Common Tests Included in Complete Cardiovascular Examination

A complete cardiovascular examination helps your doctor diagnose heart and vascular system conditions. It helps your doctor diagnose certain conditions early for effective treatment or prevent further complications. Dr. Daljit Muttiana can recommend a complete cardiovascular examination if you are experiencing chest pain, palpitations, shortness of breath, dizziness, or arrhythmia.

Additionally, a complete cardiovascular examination can be beneficial if you have a family history of heart or vascular issues, are overweight, or have high cholesterol or hypertension. The examination may involve physical evaluation and diagnostic tests. Below are common tests involved in a complete cardiovascular examination.


Electrocardiogram is a painless test that records heart electrical signals. It can help detect various heart issues, including irregular heart rhythms and coronary artery disease, causing chest pain or a heart attack. Your doctor can also recommend an electrocardiogram to detect if you had a previous heart attack or monitor how certain heart disease treatments like pacemakers are working. Electrocardiogram is safe because the electrodes do not produce electrical waves.


An echocardiogram checks your heart’s structure and function. It involves your specialist placing a hand-held wand that uses ultrasound on your chest to take images of your heart valves and chambers. An echocardiogram helps your doctor evaluate the pumping action of your heart. Your doctor can recommend the test to detect congenital heart diseases, cardiomyopathy, valve disease, infective endocarditis, or pericardial disease.

Vascular ultrasound

Vascular ultrasound creates detailed pictures of soft tissue and blood vessels using high-frequency sound waves. Doctors use this test to check how blood flows in your arms, neck, and legs. Vascular ultrasound can help diagnose atherosclerosis, blood clots, carotid artery disease, chronic venous insufficiency, deep vein thrombosis, peripheral artery disease, and deep vein thrombosis. Your doctor can suggest this test if you are experiencing a burning feeling in your legs, muscle atrophy, or leg ulcers that do not heal.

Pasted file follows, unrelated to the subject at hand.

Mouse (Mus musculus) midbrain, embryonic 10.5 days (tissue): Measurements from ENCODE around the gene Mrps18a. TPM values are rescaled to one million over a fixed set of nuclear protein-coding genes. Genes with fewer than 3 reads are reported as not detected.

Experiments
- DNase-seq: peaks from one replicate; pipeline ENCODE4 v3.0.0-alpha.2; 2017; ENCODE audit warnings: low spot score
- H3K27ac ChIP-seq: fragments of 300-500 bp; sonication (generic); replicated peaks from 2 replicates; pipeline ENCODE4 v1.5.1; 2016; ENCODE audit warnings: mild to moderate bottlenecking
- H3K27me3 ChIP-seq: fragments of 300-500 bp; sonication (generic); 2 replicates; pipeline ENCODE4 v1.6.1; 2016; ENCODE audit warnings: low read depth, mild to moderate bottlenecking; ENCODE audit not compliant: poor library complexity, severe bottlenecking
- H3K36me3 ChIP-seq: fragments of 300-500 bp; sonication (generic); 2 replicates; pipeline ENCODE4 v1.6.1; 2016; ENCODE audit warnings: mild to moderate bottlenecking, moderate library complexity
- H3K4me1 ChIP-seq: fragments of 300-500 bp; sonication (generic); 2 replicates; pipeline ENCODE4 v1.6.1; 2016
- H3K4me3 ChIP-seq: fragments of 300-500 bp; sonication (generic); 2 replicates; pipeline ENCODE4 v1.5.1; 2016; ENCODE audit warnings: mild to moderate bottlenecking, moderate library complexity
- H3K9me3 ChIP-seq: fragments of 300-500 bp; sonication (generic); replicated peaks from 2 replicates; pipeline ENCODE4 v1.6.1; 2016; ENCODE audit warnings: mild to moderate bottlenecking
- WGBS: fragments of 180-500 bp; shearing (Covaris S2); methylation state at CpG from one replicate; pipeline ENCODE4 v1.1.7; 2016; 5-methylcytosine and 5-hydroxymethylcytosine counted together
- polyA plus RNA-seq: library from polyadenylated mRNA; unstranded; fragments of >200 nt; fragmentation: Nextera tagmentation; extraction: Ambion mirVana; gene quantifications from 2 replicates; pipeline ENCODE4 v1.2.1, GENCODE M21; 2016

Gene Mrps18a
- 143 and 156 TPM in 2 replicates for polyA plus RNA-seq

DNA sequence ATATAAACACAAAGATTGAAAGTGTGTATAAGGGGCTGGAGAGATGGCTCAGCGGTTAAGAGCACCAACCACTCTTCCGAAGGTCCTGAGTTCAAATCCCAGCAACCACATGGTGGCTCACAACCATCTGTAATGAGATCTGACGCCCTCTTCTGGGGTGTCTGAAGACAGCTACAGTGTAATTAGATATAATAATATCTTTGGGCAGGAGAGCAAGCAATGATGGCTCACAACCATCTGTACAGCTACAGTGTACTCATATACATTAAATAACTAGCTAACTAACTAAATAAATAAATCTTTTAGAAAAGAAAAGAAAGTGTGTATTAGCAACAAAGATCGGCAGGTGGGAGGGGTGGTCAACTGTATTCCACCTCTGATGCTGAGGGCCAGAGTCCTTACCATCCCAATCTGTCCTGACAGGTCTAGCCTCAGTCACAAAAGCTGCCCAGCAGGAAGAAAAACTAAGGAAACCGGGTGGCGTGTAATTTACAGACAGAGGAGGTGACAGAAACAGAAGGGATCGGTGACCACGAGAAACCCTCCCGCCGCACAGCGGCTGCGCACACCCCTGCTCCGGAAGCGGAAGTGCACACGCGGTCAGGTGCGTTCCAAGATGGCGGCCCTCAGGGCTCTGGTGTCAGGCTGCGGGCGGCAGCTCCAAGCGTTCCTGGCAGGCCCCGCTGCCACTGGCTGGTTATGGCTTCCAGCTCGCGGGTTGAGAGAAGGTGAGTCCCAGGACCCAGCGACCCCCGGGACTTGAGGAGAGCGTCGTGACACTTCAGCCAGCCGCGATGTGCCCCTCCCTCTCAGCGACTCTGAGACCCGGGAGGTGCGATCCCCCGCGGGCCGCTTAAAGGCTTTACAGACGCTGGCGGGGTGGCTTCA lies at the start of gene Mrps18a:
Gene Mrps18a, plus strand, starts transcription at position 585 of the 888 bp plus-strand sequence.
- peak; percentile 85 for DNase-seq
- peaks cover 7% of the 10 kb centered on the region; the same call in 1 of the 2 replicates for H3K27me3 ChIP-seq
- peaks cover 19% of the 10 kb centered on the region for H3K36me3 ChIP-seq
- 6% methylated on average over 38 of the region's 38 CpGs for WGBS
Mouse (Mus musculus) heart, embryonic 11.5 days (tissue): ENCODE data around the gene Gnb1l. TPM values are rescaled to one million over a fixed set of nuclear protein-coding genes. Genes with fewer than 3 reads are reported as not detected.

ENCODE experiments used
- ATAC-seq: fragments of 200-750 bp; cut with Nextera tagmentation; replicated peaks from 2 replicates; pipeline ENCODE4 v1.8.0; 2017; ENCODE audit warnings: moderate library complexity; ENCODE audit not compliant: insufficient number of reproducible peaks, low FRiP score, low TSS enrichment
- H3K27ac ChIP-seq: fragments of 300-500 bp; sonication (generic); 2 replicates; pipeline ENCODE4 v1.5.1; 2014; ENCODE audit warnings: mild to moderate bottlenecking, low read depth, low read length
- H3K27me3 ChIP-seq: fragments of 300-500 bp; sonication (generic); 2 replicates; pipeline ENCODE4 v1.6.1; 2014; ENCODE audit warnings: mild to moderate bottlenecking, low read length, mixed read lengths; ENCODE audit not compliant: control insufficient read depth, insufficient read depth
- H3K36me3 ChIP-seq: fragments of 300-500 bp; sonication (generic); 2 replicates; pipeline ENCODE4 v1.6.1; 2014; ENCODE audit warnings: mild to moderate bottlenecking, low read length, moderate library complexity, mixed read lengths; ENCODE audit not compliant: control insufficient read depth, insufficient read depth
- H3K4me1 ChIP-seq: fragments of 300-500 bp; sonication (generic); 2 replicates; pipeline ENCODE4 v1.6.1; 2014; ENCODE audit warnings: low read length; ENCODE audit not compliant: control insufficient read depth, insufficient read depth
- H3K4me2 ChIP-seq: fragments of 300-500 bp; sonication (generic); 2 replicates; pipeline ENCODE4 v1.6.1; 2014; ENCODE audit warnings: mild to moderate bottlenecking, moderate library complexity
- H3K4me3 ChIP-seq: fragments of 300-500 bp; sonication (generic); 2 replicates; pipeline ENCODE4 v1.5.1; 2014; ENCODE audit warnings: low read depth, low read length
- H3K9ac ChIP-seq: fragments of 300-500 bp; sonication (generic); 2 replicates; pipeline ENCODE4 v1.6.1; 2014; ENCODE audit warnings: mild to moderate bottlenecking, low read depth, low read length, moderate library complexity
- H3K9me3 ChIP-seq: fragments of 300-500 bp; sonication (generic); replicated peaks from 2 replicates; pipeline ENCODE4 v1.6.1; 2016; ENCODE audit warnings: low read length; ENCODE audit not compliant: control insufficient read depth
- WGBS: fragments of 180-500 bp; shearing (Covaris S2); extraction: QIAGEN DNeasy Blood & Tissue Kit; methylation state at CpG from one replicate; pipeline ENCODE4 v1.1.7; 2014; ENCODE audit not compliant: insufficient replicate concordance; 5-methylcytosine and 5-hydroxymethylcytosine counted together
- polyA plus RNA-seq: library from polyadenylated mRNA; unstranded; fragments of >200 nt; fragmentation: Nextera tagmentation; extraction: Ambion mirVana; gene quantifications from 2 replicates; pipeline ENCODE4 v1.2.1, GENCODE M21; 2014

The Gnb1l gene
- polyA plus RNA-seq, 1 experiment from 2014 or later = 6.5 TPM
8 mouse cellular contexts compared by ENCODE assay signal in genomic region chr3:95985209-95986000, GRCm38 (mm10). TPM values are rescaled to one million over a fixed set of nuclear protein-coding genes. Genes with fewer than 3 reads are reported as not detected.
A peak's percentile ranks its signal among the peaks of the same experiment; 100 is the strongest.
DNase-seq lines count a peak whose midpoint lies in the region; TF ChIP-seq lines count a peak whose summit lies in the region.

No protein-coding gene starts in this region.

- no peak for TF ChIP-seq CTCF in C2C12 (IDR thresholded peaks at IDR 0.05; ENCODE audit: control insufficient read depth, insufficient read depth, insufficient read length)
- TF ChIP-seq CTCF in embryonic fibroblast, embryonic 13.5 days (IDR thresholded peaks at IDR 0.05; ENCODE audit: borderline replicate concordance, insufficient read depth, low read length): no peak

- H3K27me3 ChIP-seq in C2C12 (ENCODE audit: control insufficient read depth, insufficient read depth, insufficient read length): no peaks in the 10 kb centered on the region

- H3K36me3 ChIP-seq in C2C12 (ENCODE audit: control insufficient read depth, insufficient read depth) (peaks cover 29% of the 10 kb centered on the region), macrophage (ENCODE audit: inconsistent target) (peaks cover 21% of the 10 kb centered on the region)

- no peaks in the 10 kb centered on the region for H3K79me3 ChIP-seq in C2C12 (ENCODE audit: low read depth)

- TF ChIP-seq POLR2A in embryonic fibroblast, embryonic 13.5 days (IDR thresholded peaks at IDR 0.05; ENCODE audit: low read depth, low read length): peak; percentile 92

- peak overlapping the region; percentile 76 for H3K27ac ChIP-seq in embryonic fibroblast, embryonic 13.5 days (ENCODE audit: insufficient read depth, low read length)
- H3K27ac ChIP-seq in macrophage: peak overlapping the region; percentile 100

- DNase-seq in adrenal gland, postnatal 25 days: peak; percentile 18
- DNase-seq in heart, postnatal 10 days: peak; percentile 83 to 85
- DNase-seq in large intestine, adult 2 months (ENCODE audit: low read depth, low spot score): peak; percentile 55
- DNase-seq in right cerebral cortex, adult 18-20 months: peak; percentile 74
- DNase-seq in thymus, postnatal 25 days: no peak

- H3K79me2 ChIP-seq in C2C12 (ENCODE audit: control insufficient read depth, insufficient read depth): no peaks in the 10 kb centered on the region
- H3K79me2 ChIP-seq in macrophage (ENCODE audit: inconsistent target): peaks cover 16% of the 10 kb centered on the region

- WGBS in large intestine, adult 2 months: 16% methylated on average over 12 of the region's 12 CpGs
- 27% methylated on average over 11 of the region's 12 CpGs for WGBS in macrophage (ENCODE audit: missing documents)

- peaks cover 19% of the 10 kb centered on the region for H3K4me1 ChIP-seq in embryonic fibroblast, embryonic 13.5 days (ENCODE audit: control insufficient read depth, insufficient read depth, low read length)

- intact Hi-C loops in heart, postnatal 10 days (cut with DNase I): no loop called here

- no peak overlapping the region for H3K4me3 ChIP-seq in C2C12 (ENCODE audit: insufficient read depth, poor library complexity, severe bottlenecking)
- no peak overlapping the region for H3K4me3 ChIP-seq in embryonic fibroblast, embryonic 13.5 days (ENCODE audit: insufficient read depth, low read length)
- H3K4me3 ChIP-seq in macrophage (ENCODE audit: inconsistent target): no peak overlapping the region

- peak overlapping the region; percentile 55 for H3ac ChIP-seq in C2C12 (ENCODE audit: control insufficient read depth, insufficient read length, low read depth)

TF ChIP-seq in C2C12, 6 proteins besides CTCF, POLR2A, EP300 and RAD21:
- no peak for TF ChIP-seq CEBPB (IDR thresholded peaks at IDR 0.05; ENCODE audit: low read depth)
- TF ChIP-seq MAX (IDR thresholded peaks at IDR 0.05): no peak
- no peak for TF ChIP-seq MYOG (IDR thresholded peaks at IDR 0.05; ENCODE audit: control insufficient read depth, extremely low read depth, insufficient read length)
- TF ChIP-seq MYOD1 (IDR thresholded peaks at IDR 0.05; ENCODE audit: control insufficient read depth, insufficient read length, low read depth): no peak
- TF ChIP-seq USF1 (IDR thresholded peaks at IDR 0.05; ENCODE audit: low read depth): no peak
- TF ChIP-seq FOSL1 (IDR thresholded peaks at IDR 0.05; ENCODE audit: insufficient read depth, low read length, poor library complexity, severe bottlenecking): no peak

Nuclear cardiac stress test

A nuclear cardiac stress test helps diagnose heart disease. The test involves your doctor injecting a small amount of a radioactive substance known as a tracer into your bloodstream. Your blood vessels and heart muscle absorb the radioactive, making them more visible in pictures. Your provider then uses a special camera to take images of blood flow in and around your heart. Doctors mostly use nuclear stress tests to diagnose coronary artery disease. But the test can also show poor blood flow, locate blocked arteries, or determine whether your heart muscle is pumping well.

Stress test

A stress test involves you typically walking on a treadmill or pedaling on a stationary bike while your provider monitors your heart activity using an EKG. This test shows how your heart works when working its hardest. A stress test can show how well your heart pumps blood or whether your heart is getting enough blood supply. It can also show if symptoms like shortness of breath, dizziness, or chest discomfort can be reproduced during physical activity.

A complete cardiovascular examination helps diagnose heart and vascular problems. It may involve various tests like an electrocardiogram, echocardiogram, vascular ultrasound, nuclear cardiac stress test, and stress test. Schedule an appointment at Cardiovascular Institute, P.A., for a complete cardiovascular examination to evaluate your heart condition. 

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